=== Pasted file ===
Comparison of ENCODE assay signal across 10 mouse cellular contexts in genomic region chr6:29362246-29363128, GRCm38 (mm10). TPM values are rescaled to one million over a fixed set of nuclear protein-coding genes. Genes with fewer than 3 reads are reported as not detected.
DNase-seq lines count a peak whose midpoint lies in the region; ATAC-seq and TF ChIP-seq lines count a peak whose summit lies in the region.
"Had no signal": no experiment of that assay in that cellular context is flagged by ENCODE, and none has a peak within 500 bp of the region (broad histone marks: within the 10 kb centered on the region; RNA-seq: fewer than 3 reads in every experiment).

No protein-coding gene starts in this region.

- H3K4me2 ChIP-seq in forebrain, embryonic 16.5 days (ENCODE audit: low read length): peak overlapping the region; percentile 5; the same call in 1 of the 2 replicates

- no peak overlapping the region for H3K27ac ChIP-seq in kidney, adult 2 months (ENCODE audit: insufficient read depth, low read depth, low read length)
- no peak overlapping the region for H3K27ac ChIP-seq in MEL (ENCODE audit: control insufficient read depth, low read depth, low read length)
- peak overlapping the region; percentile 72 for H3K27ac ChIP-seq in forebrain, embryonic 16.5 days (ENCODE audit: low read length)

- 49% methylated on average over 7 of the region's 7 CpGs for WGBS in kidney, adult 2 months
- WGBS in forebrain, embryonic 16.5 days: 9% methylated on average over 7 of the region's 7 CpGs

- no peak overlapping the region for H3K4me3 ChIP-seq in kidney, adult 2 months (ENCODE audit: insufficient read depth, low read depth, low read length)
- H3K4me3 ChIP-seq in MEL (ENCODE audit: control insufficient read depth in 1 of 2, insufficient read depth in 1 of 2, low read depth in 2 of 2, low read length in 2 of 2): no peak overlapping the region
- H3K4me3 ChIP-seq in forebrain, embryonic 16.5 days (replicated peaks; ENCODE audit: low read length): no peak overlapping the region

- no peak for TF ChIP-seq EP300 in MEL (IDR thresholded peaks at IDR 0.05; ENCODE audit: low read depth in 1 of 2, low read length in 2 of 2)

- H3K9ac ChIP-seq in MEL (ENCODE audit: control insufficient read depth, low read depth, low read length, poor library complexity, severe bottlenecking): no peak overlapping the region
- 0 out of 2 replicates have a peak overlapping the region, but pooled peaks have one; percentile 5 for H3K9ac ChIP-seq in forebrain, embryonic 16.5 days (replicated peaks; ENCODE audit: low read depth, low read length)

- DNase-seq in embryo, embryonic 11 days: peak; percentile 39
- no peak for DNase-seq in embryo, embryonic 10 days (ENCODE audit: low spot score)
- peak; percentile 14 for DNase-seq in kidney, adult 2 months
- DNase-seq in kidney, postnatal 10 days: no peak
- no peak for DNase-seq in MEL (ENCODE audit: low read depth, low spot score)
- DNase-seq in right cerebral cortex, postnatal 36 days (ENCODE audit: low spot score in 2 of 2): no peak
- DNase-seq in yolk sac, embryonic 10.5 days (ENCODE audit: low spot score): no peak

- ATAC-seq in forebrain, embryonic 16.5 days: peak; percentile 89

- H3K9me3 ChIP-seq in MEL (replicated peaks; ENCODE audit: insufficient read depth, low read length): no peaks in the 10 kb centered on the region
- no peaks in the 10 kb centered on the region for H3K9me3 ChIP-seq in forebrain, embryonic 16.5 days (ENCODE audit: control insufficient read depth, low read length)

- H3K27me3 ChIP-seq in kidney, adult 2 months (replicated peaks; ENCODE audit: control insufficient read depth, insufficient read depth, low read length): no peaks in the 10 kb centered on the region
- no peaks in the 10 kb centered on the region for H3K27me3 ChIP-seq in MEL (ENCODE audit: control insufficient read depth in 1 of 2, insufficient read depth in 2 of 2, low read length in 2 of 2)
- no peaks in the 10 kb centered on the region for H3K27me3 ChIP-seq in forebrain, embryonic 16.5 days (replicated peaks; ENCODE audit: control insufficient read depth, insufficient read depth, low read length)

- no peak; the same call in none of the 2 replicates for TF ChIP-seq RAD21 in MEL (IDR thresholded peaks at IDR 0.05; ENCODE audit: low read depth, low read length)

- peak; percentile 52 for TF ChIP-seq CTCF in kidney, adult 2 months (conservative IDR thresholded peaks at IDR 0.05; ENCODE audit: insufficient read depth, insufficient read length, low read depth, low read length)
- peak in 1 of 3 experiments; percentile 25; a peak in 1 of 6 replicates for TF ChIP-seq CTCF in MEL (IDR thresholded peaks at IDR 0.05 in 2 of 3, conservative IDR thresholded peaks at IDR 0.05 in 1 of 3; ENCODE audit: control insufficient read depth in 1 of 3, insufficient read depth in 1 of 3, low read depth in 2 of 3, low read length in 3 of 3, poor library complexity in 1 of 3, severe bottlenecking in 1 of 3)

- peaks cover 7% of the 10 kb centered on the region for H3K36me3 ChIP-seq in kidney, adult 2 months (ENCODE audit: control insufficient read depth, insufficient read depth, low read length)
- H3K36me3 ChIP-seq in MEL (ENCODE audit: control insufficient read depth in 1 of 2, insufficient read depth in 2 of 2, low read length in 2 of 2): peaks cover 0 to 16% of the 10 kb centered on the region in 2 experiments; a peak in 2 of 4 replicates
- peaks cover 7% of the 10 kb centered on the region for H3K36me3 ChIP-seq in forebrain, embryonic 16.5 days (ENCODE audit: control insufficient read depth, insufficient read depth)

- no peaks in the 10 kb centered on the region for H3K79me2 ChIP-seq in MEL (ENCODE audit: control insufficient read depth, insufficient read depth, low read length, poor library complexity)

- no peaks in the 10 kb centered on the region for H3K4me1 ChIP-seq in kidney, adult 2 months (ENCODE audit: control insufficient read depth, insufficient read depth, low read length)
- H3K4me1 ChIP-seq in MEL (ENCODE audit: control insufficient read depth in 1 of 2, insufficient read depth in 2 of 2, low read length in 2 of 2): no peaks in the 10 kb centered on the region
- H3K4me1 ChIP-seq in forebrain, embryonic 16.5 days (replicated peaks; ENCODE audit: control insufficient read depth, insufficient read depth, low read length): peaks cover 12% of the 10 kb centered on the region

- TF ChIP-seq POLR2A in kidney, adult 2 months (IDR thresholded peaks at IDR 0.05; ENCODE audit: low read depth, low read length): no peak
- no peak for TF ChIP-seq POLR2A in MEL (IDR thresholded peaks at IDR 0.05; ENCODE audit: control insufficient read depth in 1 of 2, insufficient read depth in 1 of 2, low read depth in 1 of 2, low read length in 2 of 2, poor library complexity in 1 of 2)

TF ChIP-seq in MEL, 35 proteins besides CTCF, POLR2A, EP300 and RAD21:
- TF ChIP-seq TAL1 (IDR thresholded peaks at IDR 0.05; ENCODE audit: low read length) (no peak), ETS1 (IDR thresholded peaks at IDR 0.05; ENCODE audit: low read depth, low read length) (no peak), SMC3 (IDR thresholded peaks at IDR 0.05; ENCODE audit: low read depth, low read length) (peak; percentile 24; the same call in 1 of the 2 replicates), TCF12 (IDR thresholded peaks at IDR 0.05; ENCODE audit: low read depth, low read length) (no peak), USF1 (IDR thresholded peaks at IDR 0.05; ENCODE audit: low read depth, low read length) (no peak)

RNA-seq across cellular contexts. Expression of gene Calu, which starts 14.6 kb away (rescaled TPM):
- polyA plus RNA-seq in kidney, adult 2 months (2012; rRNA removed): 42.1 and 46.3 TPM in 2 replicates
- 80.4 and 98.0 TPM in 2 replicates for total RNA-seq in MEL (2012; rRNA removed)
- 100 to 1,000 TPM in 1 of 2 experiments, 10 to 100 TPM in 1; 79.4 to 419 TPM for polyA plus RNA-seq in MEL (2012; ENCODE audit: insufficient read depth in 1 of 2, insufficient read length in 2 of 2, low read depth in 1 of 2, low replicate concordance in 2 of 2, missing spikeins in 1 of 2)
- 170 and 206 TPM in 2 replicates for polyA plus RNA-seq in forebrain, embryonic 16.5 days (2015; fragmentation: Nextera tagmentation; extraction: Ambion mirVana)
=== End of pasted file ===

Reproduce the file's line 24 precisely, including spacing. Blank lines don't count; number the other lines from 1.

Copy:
- ATAC-seq in forebrain, embryonic 16.5 days: peak; percentile 89